by Todd Beeton, Wed Mar 26, 2008 at 11:28:53 AM EDT
As I wrote yesterday, Democratic registration in Pennsylvania hit new heights this week as Monday's deadline to register to vote in the April 22nd Dem primary passed. While it's unclear whom the party switchers benefit more -- as I've written before, Hillary Clinton has made inroads recently among both Independents and Republicans -- there is some evidence that perhaps this surge of new Democrats just may benefit Obama.
Although the final numbers are not yet in, so far registration has swelled 84,801 since the 2006 elections -- that's 11% of the 790,000 people who voted in the 2004 Democratic primary. Last week alone 50,347 people became Democratic voters, according to Pennsylvania's State Department, bringing the state party's total to over four million for the first time ever. Since the beginning of the year, 86,711 Republicans and Independents have switched affiliations, and in just the last three weeks 34,104 new voters registered as Democrats. Significantly, 64% of those who changed parties were in the 12 largest counties -- urban areas that have large African American and educated white populations, demographics that are Obama's strength.
Which led one local political scientist to utter those fateful words:
"I think he has a chance to pull off an upset here," said Ray Owen, professor emeritus of political science at the University of Pittsburgh. "The rates of changes in registration and new registrations indicate that some independents are joining the new voters in registering Democratic."
We're already seeing Obama assert himself in polling in Pennsylvania, having gained three points on Clinton in the latest Rasmussen Poll, bringing her margin down to 10 points, her smallest lead in the state since her March 4th victories. Add to that Obama's recent ad blitz and his forthcoming bus tour of the state, if history is any guide, polls are likely to close even more. But you have to think the Obama campaign would like to tamp down any "upset" narrative that might spring forth. We have seen this movie before after all. Remember New Hampshire, California and Ohio one can hear the Obama camp shouting, when polls showed him closing the gap, indeed even pulling ahead of Clinton, but her overperformance relative to expectations on election day went on to feed into a "she's alive" narrative that the Obama campaign would like to avoid in April. Right now, there is movement away from the sense that Pennsylvania is must-win for Clinton in favor of the notion that her victory is a foregone conclusion and instead that North Carolina is actually must-win, a narrative that the Clinton campaign is already pushing back against.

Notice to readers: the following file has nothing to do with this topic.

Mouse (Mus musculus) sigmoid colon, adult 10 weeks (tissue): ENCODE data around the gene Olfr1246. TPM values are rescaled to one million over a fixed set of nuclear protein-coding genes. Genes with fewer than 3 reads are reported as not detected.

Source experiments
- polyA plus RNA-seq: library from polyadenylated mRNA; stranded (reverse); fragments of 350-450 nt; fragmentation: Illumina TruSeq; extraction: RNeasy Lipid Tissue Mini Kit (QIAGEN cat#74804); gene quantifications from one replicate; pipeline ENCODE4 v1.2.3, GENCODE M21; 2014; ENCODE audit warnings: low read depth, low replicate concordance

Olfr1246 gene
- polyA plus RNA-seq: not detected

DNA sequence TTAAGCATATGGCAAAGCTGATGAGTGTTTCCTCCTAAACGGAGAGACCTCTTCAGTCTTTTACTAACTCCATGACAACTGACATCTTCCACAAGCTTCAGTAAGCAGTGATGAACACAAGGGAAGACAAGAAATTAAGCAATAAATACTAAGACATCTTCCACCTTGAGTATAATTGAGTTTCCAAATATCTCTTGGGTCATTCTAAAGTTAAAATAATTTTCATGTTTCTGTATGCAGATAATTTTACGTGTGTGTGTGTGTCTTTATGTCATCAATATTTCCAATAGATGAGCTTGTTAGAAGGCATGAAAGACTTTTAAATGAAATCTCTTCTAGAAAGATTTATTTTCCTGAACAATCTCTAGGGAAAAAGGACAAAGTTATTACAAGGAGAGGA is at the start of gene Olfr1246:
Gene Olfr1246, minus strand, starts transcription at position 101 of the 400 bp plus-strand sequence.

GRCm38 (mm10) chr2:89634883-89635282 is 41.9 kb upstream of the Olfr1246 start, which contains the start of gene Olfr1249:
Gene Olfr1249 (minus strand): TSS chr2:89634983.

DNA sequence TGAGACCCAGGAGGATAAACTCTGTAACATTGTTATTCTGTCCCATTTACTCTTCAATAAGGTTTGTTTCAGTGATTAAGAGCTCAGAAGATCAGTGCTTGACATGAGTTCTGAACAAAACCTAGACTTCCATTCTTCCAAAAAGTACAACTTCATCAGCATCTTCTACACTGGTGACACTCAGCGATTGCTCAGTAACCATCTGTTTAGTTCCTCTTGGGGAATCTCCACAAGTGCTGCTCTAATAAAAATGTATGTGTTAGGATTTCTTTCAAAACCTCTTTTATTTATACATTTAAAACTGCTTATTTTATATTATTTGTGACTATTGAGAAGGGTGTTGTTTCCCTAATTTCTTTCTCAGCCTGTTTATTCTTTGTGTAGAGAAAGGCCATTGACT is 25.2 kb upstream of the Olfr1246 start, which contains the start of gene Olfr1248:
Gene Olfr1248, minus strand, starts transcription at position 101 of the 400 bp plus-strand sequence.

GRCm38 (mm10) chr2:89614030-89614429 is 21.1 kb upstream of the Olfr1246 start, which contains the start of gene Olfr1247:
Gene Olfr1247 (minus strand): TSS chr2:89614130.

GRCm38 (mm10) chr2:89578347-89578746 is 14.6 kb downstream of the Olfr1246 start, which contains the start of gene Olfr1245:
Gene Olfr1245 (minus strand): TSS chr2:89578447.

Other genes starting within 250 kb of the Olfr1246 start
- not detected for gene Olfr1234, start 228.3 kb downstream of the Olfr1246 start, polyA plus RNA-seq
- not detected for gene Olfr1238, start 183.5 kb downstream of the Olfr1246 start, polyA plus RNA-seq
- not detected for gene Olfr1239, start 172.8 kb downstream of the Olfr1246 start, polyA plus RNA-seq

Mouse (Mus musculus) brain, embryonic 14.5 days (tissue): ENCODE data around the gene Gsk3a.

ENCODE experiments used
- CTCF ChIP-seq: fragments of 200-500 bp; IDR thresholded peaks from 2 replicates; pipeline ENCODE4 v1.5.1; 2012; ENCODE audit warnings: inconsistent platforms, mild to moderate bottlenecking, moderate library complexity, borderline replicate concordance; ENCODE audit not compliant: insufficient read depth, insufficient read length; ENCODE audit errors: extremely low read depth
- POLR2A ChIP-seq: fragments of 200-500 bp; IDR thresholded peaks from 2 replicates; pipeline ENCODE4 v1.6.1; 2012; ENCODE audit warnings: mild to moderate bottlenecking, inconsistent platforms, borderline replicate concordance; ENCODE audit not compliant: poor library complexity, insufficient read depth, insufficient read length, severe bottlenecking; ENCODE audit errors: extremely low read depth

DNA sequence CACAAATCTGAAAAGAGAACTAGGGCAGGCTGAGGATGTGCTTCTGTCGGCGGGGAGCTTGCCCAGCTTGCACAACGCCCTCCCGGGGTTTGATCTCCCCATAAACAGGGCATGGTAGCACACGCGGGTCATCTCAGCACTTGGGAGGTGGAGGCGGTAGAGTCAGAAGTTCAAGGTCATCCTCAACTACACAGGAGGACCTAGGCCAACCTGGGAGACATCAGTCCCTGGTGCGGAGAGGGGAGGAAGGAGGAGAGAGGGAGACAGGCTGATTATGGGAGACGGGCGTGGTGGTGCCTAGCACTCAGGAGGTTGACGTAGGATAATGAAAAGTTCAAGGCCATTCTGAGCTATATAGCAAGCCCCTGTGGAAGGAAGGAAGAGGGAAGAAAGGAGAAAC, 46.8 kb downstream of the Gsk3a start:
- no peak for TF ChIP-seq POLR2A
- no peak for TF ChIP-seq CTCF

[Ace] Smith told Trail Mix that Barack Obama starts with a large advantage here and that if Clinton were to win on May 6, "it would probably be one of the greatest upsets, probably in the last 10 years." But Smith also said he expects North Carolina to be competitive and said the Clinton campaign will put in place "one of the biggest, deepest grassroots organizations that this state's ever seen."
Does Clinton have to pull off the upset to have a chance at the presidential nomination, as some commentators have suggested? Smith said no. "There's no question that a huge upset win in North Carolina would be great for the campaign," he said. "Is it absolutely necessary? The answer is we're just looking to run a strong campaign here."
The Clinton campaign has benefited most from expectations management thus far in the race. One wonders if this time team Obama can take a page out of their playbook and manage them a little better this time, although ultimately it's up to voters who have tended to break for Clinton on election day in these three key Clinton country states. What Obama needs to do to end this thing is to dramatically overperform expectations on April 22 and the only way to do that is to go all in in PA, risking inflating his poll numbers perhaps above reality. Making sure it doesn't backfire on him again is the fine lilne he's going to have to walk.